Responding to Criticism

When critics spoke against the Jews’ good work, God’s people felt demoralized. But Nehemiah urged them to continue — as a result, they made tremendous progress. Intensified opposition against the will of God calls for an intensified response. Nehemiah not only heard the opposition, but he also analyzed available data, prayed, and took decisive, practical action. If we fear that someone might break into our homes, certainly we should trust God. But we should also lock our doors. If we’re out of a job, we should pray. But we should also seek opportunities, send out our resumés, and make contacts. It’s easier to steer a moving vehicle than one that is stopped. When opposition grows, we should couple prayer with common sense — and act.

 

LET’S LIVE IT

No one has ever been able to completely avoid criticism. Yes, it can be demoralizing, discouraging, and incite us to do or say things we later regret. We’ve all been there, and we will be again. But what worked in Nehemiah’s situation centuries ago can work just as well in our lives today. First, realize that it is impossible to lead without facing criticism. Whether you’re the CEO of a Fortune 500

company or the president of the PTA —if you lead, you will hear complaints from jealous and jeering outsiders or competitors. You can count on it. And if you don’t actually hear them, you might as well assume somebody is criticizing in private. So refuse to view criticism as a sign of failure; recognize it as a part of the fallen world we live in. Second, it is essential that your first response to opposition be prayer. There’s no better place to cool your anger and gain perspective on your actions than on your knees. Once again, Nehemiah illustrated this principle well. Third, prayer may not be all that is necessary if opposition intensifies. If you notice a fire blazing in your kitchen, you need to pray for God to save you —but you also need to start spraying some water! God gave us minds and bodies so that we may take practical action when it’s needed. Prayer should always be the preface to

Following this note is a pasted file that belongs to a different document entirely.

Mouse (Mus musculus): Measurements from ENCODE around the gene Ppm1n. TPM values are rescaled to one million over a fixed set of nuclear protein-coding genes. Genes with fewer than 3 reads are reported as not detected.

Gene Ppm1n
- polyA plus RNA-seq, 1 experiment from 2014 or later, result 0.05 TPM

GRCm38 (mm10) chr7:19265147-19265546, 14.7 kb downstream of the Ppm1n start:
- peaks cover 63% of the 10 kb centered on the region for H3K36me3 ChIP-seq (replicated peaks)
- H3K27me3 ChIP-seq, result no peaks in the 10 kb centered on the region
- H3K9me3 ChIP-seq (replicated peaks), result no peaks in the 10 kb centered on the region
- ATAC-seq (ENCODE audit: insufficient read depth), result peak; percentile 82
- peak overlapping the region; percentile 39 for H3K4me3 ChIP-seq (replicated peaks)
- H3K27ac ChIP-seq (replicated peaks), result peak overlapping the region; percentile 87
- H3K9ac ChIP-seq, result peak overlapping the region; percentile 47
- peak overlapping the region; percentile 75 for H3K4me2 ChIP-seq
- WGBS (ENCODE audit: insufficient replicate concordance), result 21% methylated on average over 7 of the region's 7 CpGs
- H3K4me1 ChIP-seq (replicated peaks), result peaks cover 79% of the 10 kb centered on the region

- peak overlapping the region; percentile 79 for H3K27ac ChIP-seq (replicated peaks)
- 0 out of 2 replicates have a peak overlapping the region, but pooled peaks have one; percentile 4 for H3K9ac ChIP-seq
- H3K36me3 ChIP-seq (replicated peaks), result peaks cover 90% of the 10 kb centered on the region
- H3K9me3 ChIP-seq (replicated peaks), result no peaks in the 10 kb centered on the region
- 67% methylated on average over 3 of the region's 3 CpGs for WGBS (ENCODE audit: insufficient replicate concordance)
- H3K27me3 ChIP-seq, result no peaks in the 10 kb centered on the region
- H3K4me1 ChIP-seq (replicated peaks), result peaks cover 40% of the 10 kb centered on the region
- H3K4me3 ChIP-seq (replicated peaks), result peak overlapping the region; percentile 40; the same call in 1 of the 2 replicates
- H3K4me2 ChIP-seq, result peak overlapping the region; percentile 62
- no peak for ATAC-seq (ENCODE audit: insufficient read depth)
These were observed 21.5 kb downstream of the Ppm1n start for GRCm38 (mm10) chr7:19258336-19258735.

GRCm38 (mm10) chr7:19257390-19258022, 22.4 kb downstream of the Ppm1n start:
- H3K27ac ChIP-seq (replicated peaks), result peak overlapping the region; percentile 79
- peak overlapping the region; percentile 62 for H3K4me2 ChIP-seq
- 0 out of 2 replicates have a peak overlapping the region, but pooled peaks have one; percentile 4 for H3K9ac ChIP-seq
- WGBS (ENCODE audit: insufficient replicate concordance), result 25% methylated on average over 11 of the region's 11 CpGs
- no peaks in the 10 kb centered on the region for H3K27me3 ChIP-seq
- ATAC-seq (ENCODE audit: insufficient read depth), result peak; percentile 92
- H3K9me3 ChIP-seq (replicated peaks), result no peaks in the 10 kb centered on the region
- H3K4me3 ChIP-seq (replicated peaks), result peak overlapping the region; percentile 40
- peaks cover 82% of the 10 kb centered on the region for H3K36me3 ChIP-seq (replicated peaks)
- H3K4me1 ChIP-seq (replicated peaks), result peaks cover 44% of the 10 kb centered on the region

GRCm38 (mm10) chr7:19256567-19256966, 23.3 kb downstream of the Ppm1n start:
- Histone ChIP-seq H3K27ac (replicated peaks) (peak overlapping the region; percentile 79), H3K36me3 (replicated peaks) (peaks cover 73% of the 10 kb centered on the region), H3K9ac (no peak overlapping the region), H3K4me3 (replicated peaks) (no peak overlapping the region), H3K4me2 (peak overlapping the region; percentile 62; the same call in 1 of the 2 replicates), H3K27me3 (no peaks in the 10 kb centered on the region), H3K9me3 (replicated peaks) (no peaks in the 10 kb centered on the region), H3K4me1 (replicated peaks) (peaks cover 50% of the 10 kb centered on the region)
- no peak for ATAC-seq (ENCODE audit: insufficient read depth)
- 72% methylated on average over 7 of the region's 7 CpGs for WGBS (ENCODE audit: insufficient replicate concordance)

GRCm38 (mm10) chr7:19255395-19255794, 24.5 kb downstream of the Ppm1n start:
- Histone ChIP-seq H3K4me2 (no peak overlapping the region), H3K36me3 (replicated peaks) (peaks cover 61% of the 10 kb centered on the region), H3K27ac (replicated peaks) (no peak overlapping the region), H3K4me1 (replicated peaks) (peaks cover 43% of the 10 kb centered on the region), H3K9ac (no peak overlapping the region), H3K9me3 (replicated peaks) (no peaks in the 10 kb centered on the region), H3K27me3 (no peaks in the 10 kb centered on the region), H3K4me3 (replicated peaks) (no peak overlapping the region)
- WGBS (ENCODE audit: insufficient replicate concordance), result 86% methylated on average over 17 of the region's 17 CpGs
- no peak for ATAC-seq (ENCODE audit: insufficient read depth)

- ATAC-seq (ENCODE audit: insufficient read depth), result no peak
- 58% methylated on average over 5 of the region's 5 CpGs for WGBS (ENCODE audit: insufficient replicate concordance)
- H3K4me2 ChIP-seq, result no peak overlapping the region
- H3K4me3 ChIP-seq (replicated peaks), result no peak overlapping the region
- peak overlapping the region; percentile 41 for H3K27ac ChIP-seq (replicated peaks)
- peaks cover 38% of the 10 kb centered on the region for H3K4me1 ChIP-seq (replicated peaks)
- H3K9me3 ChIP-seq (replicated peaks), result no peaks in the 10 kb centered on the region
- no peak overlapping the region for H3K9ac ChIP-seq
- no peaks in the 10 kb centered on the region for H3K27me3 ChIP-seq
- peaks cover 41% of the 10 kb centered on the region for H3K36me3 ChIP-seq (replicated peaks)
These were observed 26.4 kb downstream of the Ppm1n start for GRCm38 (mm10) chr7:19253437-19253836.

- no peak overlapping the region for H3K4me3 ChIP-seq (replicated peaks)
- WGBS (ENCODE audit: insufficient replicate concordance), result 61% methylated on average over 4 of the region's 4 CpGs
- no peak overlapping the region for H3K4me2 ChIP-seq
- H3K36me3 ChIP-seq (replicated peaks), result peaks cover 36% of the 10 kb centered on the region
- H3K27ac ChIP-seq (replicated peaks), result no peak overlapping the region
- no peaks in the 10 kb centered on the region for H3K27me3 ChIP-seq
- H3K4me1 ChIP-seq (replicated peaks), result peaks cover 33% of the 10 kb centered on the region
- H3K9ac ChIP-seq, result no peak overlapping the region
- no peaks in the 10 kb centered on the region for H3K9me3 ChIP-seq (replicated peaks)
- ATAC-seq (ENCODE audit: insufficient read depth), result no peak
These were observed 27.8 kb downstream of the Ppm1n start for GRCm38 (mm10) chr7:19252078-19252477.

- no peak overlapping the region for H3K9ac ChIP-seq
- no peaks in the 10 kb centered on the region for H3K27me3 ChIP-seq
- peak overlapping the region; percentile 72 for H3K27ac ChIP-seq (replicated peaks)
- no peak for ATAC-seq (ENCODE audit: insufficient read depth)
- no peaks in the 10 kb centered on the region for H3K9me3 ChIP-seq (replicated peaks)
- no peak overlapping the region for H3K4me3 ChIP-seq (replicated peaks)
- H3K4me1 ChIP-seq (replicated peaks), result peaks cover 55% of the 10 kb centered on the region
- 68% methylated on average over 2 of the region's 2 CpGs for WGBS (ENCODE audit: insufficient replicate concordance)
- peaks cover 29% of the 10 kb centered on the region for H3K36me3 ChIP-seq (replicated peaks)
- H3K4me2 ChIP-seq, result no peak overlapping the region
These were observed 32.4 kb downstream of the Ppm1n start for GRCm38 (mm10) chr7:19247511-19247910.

action. If you’re being harangued by criticism, take some time to think through the following questions.

How does this particular criticism make you feel—hurt, angry, or frightened? What does the Bible say about how to deal with these emotions?